If your state has an auditor's website do a property search, it'll give you the description of the house's footage and lot size. You can do that 24/7

    Bookmark   October 28, 2009 at 8:08PM
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brickeyee

"The house we put an offer on is 3162 square feet. The appraisal says it's 1620 sq ft. "

You need to see the appraisal to determine where the discrepancy is.

With the tightening of appraisal standards, below grade square footage is rarely counted (local custom or not, the feds set the standards for conforming mortgages).

What is even more important is the value assigned by the appraiser.
If the valuation is enough for the bank to approve the note, you do not really care what the square footage is.

I just had a refinance appraisal come in more than $60,000 under the house next door that sold less than 4 months ago.

Out of town appraiser under the new 'arms length' rules that did not do their job.

Since the value was still more than needed for the refinance it was fine.

    Bookmark   October 28, 2009 at 8:55PM
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cordovamom

I've lived in and purchased homes in several states...none of those states counted below grade space in the square footage of the home, whether finished or unfinished basement space. The important question is did the house appraise for what you're paying for it? If it didn't then you certainly have room for renegotiating. If it did appraise then maybe not. I've looked at many homes that I felt were misrepresented by including basement square footage in the listing. There's a big difference,almost 1600 square feet, in your instance, we're not talking a 100 sq feet or so. This is something your realtor should have alerted you to, the fact that the seller was including below grade space in the square footage.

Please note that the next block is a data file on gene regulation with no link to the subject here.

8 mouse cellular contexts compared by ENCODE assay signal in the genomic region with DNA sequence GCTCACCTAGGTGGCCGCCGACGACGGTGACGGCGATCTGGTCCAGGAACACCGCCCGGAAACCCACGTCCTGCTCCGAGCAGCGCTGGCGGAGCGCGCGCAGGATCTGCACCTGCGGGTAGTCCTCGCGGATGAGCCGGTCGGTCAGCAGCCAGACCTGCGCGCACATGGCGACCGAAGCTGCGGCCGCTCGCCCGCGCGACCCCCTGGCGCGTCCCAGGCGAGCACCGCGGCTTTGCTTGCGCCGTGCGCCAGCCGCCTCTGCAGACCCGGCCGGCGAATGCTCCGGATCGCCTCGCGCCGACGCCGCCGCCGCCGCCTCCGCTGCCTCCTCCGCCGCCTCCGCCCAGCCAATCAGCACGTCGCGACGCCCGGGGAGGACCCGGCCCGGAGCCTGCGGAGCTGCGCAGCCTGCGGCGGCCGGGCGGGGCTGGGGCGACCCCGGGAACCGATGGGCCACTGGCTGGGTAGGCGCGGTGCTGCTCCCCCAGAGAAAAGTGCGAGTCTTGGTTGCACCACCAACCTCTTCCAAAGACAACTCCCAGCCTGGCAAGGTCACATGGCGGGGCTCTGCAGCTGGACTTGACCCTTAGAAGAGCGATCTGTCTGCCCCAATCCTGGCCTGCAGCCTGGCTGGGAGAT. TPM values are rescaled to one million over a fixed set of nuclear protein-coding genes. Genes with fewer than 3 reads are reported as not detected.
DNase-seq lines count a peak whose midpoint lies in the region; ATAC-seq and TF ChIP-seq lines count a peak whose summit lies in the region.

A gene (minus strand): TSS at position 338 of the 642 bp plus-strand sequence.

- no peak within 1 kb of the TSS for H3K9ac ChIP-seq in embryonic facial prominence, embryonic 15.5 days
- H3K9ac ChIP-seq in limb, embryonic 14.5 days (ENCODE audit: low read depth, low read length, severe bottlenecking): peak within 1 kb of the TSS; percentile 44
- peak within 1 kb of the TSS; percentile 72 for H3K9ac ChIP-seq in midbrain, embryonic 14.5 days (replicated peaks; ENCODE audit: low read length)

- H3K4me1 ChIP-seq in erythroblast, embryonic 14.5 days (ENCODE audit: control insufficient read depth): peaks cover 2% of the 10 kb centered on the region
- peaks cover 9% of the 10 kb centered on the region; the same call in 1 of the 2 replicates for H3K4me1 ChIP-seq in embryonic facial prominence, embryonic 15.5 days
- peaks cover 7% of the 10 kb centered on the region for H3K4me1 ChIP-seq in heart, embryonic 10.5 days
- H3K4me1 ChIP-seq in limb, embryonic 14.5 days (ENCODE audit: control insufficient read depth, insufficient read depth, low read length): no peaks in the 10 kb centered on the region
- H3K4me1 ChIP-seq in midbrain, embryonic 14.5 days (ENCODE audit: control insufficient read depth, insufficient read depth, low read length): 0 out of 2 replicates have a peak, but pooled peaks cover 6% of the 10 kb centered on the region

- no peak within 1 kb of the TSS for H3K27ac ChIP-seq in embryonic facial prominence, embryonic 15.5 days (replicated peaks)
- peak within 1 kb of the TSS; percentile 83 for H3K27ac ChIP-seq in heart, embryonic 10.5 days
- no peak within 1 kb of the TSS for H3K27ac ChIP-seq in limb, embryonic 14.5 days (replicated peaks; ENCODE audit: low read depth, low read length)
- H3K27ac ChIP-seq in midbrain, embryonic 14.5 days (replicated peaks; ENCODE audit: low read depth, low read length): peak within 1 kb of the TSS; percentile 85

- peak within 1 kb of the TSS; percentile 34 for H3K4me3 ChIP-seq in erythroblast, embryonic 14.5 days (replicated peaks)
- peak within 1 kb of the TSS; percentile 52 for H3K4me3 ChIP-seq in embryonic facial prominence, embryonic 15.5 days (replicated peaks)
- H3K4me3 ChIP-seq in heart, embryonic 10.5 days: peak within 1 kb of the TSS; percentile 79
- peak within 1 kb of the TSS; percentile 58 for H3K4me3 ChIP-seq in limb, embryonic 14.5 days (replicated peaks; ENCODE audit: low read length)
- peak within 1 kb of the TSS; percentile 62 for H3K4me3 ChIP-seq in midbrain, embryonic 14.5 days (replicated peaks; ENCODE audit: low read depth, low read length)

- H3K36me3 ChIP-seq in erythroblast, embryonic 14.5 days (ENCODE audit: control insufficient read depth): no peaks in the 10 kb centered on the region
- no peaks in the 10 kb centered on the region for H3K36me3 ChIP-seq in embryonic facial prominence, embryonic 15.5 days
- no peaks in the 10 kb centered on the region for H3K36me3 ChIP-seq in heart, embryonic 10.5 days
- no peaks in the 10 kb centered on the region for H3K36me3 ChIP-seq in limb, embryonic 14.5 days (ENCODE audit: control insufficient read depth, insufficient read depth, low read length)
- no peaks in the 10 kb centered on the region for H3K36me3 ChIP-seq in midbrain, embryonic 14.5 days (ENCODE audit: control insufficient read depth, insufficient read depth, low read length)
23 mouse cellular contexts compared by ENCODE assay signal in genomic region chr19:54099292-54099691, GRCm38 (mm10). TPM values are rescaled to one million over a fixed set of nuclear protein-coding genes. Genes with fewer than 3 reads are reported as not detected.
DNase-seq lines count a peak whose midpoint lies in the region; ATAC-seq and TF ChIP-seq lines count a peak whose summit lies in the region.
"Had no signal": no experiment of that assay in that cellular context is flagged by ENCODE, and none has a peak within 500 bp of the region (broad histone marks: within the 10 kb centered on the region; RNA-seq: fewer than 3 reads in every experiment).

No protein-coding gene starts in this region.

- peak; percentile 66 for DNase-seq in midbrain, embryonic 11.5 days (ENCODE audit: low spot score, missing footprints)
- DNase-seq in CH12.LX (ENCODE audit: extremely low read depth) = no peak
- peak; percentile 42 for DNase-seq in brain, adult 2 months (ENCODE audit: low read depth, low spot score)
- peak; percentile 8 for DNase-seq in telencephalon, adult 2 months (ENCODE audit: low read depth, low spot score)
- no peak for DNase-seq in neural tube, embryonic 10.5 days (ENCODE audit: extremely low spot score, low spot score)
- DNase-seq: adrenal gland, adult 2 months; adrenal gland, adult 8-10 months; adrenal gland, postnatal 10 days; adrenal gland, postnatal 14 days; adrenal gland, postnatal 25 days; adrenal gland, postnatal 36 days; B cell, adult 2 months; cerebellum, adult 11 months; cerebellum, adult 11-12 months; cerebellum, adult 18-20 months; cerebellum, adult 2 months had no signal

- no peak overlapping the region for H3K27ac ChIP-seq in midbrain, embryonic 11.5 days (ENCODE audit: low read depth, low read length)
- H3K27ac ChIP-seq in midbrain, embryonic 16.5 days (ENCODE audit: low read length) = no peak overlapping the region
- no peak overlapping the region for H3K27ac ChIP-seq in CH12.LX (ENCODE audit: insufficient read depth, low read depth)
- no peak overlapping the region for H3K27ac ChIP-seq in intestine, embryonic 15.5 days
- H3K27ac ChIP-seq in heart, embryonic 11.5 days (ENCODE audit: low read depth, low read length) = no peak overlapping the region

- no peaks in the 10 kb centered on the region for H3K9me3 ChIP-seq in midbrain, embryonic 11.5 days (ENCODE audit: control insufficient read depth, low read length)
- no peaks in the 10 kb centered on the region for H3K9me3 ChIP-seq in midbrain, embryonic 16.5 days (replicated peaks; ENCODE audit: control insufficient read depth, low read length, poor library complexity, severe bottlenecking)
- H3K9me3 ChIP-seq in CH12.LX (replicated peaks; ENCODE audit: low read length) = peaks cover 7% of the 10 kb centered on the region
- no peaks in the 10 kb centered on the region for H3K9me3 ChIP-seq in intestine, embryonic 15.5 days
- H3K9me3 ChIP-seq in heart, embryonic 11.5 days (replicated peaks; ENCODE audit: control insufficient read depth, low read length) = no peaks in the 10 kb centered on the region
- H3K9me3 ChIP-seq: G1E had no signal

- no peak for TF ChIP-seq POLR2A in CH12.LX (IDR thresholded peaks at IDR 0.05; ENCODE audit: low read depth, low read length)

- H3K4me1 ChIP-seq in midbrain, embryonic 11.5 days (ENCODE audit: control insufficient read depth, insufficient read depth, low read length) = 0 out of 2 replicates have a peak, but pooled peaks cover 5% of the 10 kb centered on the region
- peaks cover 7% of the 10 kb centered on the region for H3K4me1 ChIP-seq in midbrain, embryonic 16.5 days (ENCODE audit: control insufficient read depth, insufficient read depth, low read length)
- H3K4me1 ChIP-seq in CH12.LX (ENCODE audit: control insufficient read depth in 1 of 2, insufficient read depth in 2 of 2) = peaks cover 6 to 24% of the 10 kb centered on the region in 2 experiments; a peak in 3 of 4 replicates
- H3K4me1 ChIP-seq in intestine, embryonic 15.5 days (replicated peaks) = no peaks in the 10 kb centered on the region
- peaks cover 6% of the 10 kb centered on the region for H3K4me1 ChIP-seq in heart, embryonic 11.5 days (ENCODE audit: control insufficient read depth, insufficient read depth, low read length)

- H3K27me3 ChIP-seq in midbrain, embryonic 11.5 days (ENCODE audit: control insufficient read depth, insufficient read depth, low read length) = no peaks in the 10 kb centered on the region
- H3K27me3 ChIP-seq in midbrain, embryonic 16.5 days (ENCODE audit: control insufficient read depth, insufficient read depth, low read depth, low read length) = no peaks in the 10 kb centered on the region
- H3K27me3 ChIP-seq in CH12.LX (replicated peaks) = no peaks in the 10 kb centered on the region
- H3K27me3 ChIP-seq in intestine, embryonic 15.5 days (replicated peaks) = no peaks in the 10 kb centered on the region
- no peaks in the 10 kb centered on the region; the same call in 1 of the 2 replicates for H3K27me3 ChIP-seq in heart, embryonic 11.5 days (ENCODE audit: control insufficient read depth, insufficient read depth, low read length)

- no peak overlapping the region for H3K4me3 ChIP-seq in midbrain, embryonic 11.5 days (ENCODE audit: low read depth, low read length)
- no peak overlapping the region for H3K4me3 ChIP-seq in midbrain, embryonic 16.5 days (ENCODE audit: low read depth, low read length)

Bookmark   October 28, 2009 at 9:36PM
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dave777_2009